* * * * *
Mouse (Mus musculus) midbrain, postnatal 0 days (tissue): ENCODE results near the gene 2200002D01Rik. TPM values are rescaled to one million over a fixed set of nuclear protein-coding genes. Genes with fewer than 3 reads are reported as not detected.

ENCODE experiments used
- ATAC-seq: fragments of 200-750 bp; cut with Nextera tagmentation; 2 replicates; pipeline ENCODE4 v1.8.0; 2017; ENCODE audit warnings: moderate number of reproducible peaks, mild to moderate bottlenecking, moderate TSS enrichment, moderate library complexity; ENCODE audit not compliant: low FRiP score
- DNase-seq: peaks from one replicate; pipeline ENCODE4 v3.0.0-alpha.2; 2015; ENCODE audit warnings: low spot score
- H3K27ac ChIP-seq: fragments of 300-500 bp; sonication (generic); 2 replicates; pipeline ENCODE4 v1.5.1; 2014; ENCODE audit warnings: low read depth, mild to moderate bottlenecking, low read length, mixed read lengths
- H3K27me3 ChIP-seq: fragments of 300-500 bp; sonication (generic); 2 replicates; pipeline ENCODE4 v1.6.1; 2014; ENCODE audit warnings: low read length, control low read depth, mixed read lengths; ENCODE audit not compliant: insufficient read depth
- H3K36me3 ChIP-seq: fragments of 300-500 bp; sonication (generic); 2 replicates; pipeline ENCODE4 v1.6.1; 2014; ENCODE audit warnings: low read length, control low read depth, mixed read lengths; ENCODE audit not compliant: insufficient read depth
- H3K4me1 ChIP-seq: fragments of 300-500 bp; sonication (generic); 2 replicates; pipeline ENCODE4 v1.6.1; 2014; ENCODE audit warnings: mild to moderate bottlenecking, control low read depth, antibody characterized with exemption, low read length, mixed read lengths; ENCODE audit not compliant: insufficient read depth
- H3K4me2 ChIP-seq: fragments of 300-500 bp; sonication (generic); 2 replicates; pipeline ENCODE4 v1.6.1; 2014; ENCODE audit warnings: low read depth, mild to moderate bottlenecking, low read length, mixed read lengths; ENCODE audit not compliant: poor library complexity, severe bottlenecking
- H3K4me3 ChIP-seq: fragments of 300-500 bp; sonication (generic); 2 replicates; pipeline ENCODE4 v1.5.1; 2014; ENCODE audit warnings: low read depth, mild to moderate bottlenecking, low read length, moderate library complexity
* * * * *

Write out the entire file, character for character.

Mouse (Mus musculus) midbrain, postnatal 0 days (tissue): ENCODE results near the gene 2200002D01Rik. TPM values are rescaled to one million over a fixed set of nuclear protein-coding genes. Genes with fewer than 3 reads are reported as not detected.

ENCODE experiments used
- ATAC-seq: fragments of 200-750 bp; cut with Nextera tagmentation; 2 replicates; pipeline ENCODE4 v1.8.0; 2017; ENCODE audit warnings: moderate number of reproducible peaks, mild to moderate bottlenecking, moderate TSS enrichment, moderate library complexity; ENCODE audit not compliant: low FRiP score
- DNase-seq: peaks from one replicate; pipeline ENCODE4 v3.0.0-alpha.2; 2015; ENCODE audit warnings: low spot score
- H3K27ac ChIP-seq: fragments of 300-500 bp; sonication (generic); 2 replicates; pipeline ENCODE4 v1.5.1; 2014; ENCODE audit warnings: low read depth, mild to moderate bottlenecking, low read length, mixed read lengths
- H3K27me3 ChIP-seq: fragments of 300-500 bp; sonication (generic); 2 replicates; pipeline ENCODE4 v1.6.1; 2014; ENCODE audit warnings: low read length, control low read depth, mixed read lengths; ENCODE audit not compliant: insufficient read depth
- H3K36me3 ChIP-seq: fragments of 300-500 bp; sonication (generic); 2 replicates; pipeline ENCODE4 v1.6.1; 2014; ENCODE audit warnings: low read length, control low read depth, mixed read lengths; ENCODE audit not compliant: insufficient read depth
- H3K4me1 ChIP-seq: fragments of 300-500 bp; sonication (generic); 2 replicates; pipeline ENCODE4 v1.6.1; 2014; ENCODE audit warnings: mild to moderate bottlenecking, control low read depth, antibody characterized with exemption, low read length, mixed read lengths; ENCODE audit not compliant: insufficient read depth
- H3K4me2 ChIP-seq: fragments of 300-500 bp; sonication (generic); 2 replicates; pipeline ENCODE4 v1.6.1; 2014; ENCODE audit warnings: low read depth, mild to moderate bottlenecking, low read length, mixed read lengths; ENCODE audit not compliant: poor library complexity, severe bottlenecking
- H3K4me3 ChIP-seq: fragments of 300-500 bp; sonication (generic); 2 replicates; pipeline ENCODE4 v1.5.1; 2014; ENCODE audit warnings: low read depth, mild to moderate bottlenecking, low read length, moderate library complexity